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National Team

Japan men's senior team

Symbol of Japanese football

Following a good performance at the 2010 FIFA World Cup in South Africa, the Japan national team started a new era under Alberto Zaccheroni, and only four months after his arrival in September 2010 the Samurai Blue clinched the AFC Asian Cup in Qatar.  

Asian Cup success
Due to domestic competitions and the club commitments of the team’s Europe-based players, Japan had a short period of preparation for the Asian Cup. The team played only two friendly matches with Zaccheroni in charge, both in early October – a 1-0 win over Argentina at home and a 0-0 draw with Korea Republic in Seoul. Japan struggled in their first game at the 2011 Asian Cup, drawing 1-1 with Jordan after a stoppage-time equalizer from Maya Yoshida.
Their second match was just as tough. They had to overcome a 1-0 deficit and the loss of goalkeeper Eiji Kawashima to a red card midway through the second half. But Japan prevailed thanks to a late penalty by Keisuke Honda.
Even though Japan suffered from injuries and suspensions, they still romped over Saudi Arabia 5-0 on the back of Shinji Okazaki’s hat-trick and Ryoichi Maeda’s brace, allowing them to win their group.
In the quarterfinals, Japan faced tough resistance from hosts Qatar and again went down to 10 men in the second half. Borussia Dortmund midfielder Shinji Kagawa leveled the scores twice for Japan before substitute defender Masahiko Inoha struck the winner in the last minute.
Japan and Korea Republic fought a typically close match in the semifinals, but goalkeeper Kawashima shined in the penalty shootout, which Japan won 3-0. In regular time, Maeda cancelled out Korea’s lead in the first half and the Samurai Blue went ahead after Hajime Hosogai poked home the rebound following a penalty miss by Honda. But Korea equalized in the dying moments of extra time.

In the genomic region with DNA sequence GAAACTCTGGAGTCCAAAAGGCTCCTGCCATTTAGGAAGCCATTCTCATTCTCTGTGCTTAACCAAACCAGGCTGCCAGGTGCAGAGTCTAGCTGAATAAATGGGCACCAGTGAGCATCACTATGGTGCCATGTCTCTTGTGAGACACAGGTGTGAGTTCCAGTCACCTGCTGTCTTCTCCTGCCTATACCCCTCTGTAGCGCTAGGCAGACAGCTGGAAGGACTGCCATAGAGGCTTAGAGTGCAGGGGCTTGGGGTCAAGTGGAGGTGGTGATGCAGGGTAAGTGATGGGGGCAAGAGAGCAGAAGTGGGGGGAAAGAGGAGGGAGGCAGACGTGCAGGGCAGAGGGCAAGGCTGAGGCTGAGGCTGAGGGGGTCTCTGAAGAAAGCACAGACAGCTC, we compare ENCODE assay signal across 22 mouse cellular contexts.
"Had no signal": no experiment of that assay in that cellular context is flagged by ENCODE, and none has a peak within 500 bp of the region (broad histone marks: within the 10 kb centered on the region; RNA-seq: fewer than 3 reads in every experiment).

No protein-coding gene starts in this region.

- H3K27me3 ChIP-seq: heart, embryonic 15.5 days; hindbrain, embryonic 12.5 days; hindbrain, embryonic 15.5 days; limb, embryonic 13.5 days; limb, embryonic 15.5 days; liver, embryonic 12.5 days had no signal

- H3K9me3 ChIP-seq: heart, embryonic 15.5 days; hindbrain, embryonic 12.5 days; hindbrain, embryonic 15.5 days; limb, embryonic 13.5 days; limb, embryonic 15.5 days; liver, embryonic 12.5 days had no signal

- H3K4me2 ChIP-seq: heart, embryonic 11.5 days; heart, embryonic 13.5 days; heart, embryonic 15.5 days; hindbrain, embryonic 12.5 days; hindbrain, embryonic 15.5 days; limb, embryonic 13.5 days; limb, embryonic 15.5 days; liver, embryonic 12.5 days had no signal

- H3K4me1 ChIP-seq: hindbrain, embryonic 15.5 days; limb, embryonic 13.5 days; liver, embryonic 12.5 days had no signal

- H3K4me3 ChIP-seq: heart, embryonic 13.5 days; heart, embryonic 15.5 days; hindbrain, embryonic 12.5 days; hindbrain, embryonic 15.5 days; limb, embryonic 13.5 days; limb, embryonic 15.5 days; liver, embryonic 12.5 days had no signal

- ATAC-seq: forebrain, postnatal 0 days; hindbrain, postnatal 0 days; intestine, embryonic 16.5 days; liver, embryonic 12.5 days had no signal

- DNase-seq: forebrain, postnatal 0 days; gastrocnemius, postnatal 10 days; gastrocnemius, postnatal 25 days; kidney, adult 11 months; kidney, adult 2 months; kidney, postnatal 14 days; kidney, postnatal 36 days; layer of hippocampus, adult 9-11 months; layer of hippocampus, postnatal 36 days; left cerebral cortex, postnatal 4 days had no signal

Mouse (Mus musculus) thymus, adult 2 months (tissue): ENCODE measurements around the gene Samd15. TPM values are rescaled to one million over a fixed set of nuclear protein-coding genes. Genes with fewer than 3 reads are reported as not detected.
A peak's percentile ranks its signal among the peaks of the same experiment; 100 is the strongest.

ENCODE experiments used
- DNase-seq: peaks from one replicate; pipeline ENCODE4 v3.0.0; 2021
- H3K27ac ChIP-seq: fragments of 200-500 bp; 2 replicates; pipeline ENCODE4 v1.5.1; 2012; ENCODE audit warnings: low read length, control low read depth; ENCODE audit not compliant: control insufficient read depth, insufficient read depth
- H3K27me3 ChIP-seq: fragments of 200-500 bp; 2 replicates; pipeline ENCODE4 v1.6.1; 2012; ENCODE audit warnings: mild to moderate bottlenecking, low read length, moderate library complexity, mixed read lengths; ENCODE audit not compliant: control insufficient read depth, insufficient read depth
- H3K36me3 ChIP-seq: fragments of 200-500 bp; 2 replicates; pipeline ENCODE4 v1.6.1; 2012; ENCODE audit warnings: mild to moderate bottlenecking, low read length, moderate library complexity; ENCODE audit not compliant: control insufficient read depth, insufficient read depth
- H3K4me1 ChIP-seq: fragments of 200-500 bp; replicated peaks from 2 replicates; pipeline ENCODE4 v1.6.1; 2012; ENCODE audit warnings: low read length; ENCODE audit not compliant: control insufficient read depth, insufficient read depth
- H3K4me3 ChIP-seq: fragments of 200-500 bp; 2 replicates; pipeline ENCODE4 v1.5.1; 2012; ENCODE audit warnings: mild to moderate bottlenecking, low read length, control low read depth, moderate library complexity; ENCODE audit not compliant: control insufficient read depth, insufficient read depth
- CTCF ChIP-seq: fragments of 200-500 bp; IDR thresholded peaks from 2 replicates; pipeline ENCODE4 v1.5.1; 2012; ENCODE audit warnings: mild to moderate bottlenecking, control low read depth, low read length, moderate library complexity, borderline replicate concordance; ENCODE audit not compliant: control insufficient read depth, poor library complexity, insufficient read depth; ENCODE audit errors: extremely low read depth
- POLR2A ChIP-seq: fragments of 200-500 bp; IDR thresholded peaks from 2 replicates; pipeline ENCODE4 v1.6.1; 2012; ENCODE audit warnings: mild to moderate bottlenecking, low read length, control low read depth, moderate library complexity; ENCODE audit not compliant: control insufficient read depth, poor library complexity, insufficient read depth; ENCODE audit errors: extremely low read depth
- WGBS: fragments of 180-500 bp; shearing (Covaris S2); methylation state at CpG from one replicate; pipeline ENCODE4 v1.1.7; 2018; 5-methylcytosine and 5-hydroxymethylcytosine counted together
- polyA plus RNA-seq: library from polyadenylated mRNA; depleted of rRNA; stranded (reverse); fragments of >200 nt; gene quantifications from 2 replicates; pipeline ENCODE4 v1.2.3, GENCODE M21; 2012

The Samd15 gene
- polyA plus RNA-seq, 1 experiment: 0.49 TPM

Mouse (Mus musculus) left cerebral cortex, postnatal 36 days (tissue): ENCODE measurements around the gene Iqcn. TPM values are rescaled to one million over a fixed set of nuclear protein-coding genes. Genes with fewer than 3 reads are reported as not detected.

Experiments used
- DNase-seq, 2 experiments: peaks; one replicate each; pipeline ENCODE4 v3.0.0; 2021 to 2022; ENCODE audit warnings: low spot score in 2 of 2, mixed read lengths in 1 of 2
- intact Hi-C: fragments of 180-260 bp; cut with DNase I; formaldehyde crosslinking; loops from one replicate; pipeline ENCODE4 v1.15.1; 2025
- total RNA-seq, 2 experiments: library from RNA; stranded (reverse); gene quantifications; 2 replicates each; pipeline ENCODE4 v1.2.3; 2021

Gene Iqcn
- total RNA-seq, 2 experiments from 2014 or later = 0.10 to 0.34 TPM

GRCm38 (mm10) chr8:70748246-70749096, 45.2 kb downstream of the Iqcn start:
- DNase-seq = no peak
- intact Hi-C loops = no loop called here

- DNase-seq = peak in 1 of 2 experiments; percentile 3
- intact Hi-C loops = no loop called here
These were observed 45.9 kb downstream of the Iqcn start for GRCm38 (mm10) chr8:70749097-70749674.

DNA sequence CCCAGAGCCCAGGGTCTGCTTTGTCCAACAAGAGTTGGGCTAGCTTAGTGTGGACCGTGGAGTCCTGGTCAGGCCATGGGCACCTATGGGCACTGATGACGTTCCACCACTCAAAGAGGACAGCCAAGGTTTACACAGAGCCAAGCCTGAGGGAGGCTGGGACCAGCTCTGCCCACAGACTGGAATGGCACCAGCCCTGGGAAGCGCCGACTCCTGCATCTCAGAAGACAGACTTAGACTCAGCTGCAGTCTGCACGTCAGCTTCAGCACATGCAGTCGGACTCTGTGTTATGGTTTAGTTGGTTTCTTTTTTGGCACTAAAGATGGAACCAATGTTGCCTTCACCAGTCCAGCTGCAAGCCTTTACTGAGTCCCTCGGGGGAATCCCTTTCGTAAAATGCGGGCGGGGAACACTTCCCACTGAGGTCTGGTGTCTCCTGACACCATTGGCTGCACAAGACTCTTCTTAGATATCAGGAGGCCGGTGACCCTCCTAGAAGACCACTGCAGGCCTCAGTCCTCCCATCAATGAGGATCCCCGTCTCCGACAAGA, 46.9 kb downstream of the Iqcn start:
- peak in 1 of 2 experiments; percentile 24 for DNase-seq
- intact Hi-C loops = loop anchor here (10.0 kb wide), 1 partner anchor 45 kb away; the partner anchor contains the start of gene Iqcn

In the final, Japan fought hard against Australia and the match went to extra time again. Substitute forward Tadanari Lee’s spectacular volley in the 109th minute was enough to earn Japan their fourth Asian title.

Moving on
Japan will play the Copa America in Argentina in July as Asian champions. They last played in the 1999 tournament.
Japan will start their 2014 World Cup qualifying campaign in September, aiming to secure one of the 4.5 slots given to Asia.

2010 World Cup
At the 2010 World Cup in South Africa, Japan made their fourth straight appearance in the finals and reached the Round of 16 for the first time since 2002. Under the guidance of Takeshi Okada, who was in charge when Japan first qualified for the finals in 1998, the Samurai Blue got off to a great start in Bloemfontein on June 14 when they beat Cameroon 1-0. It was Japan’s first World Cup win on foreign soil. In their second group game on June 19 in Durban, Japan fought hard but suffered a 1-0 loss to eventual runners-up the Netherlands. Japan responded superbly with a 3-1 win over Denmark in their third and final group game. The result meant Japan finished second in Group E and advanced to the knockout stages. In their Round-of-16 match against Paraguay on June 29 in Pretoria, Japan matched the South Americans and fought to a goalless draw over 120 minutes, but they lost 5-3 in the penalty shootout.